What’s the difference between genetic engineering and eugenics?

For a half-century, the ethics of human genetic engineering have been discussed in the abstract. Because the tools to edit DNA didn’t exist, the question was more a thought experiment than a real concern.

Today, though, the conversation has completely changed. There has been a frenzy of excitement around the possibilities of CRISPR-Cas9. The technology, which allows scientists to design proteins that unzip and replace chunks of DNA as they please, makes it possible to edit genes quickly and cheaply. Investors have poured hundreds of millions of dollars into the innovation, which seems to have endless possibilities: making crops more resilient to diseases, designing mosquitoes so they can’t carry malaria — maybe even eliminating diseases among humans by altering the genes we pass on.

Scientists are confident that the technology could one day eliminate genetic disorders in humans. However, the research is still very young, and there are major ethical questions attached to editing human DNA that the emergence of CRISPR makes even more pressing: Wouldn’t editing out inheritable traits from the human population simply amount to eugenics? Could there be unanticipated negative consequences for future generations? How do you distinguish between negative “disorders” and valuable diversity?

The field of genetics has always had an uncomfortable link to eugenics: the science of improving people through controlled breeding. Centuries ago, people realized that desirable traits in farm animals could be passed down to their offspring. In the late 19th century, “social Darwinists” began to advocate for artificial selection among humans as well, often along racial terms. Such policies were enacted under fascist regimes during World War II, with the expressed goal of eliminating what were seen as negative traits from the human gene pool through genocide or sexual sterilization. The United States even had versions of these involuntary sterilization policies, implemented to protect the country’s “racial hygiene.”

Today, the scientific community soundly condemns such atrocities, yet prominent biologists have long advocated for genetic engineering as a means of perfecting the human species. During the 1950s and ’60s, as postwar thinkers began uncoiling the mysteries of DNA, scientists began to suggest that people may one day be able to guide human evolution by altering the microscopic blueprints government laid out in our cells.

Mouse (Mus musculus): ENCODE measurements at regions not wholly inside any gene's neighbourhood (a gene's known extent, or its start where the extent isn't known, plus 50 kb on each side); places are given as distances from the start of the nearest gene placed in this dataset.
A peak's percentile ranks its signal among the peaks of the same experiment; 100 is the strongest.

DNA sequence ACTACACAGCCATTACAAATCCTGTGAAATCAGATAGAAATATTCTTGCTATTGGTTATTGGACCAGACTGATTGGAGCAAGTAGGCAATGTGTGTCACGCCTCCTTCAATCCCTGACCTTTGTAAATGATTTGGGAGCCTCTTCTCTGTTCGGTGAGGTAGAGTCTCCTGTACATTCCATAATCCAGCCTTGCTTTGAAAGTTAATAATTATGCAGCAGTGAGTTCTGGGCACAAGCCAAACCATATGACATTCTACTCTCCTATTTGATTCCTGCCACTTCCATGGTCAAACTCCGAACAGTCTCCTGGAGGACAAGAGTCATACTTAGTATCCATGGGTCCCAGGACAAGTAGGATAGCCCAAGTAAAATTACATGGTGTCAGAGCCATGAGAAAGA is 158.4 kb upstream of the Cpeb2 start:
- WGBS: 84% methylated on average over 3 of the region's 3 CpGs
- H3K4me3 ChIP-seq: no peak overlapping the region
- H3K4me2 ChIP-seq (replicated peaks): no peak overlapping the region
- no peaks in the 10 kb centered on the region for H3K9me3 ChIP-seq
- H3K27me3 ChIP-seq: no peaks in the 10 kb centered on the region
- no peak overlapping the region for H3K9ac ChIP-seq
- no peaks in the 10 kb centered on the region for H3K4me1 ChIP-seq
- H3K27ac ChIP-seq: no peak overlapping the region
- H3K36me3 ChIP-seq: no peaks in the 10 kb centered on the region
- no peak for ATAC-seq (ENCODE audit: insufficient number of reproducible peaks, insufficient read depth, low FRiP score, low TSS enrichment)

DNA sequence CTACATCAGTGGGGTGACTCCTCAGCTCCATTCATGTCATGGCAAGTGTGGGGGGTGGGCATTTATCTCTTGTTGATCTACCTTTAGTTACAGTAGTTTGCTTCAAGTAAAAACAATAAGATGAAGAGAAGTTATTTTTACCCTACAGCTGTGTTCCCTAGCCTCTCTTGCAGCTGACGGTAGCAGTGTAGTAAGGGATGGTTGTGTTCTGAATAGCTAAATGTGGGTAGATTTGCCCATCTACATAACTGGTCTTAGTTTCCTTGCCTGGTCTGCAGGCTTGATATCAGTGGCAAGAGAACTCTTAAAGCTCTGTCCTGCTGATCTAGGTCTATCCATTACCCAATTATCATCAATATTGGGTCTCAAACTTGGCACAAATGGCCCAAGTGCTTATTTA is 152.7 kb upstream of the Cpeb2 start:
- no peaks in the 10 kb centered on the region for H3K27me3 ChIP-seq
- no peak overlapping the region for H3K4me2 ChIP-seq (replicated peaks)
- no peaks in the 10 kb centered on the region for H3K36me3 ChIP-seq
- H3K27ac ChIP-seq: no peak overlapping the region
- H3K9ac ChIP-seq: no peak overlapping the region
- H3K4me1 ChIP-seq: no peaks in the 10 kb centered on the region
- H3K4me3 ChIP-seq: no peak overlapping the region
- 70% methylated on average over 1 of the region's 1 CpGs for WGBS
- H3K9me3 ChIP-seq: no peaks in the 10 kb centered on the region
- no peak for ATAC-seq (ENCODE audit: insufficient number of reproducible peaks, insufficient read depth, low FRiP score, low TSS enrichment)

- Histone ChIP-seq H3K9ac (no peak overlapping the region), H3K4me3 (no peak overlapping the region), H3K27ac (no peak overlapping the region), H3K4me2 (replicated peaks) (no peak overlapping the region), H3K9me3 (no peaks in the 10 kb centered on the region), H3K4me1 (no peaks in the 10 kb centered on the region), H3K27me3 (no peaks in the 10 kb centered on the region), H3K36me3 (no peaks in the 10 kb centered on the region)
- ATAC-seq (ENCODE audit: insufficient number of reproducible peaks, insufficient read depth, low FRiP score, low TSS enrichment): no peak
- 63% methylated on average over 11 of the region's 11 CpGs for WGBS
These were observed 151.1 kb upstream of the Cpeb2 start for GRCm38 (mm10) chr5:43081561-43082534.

Nobel Prize-winning biologist Joshua Lederberg conceded that altering human DNA could possibly lead to eugenics of a sort, but he argued that it was substantially different from the genocidal eugenics committed by the Nazis. No living person would be eliminated from the gene pool — as eugenics often implies. Instead, society could guide human development by eliminating negative traits and encouraging desirable ones through genetic engineering. Evolutionary biologist J.B.S. Haldane called this “positive eugenics.”

At the time, though, there was no technology available to edit human DNA, so Lederberg viewed talking about guiding human evolution as “diversionary” to the true potential of genetics: research that could lead to medical gains. The question of eugenics remained largely marginal.

Over the next few decades, genetic research would, in fact, produce milestone advancements in the medical field. DNA research has produced treatments for diabetes and potentially for Parkinson’s disease. CRISPR was, in fact, discovered not by scientists who wanted to edit the genome but by researchers studying genetic immunity among bacteria. Unexpectedly, CRISPR technology has led to a vast range of medical possibilities, from “three parent” children to the prevention of mitochondrial diseases.

Today, CRISPR has captured the fantasies of those who emphasize the high-flying possibilities of human-led evolution. Some look forward to “designer babies,” suggesting that altering children to have higher intelligence is inevitable for human progress. Others argue that we should engineer humans so they have a reduced impact on the environment.

Of course, these proposals are still wildly unrealistic. But we’re no longer in an era where scientists can shrug off eugenicist rhetoric as too distant to worry about. This month, Britain became the first country to approve public funding for projects that edit the human genome. At the pace that CRISPR technology is advancing, it’s likely that the United States and other governments will want to follow suit. While 83 percent of the American public is solidly against editing genes for frivolous purposes such as increasing intelligence, about half of those asked were fine with the idea of doing so to treat diseases. The time to distinguish between negative eugenics and positive genetic intervention is now.

But how far are we willing to go? Ending truly debilitating diseases may be one thing, but what about conditions such as dwarfism? Current CRISPR research might lead to genetic treatments for autism. Given that the possibilities truly are endless, should we edit out traits that many people have come to accept and celebrate? Isn’t there a moral, social and physical advantage in allowing diversity to flourish within the human gene pool?

In the end, where we draw the line will be a political question. The scientific community has already begun this discussion, but it’s not unreasonable to expect a more involved debate in the near future — one in which the general public will have a greater say in how science will proceed.

Robert Gebelhoff contributes to The Washington Post's Opinions section.

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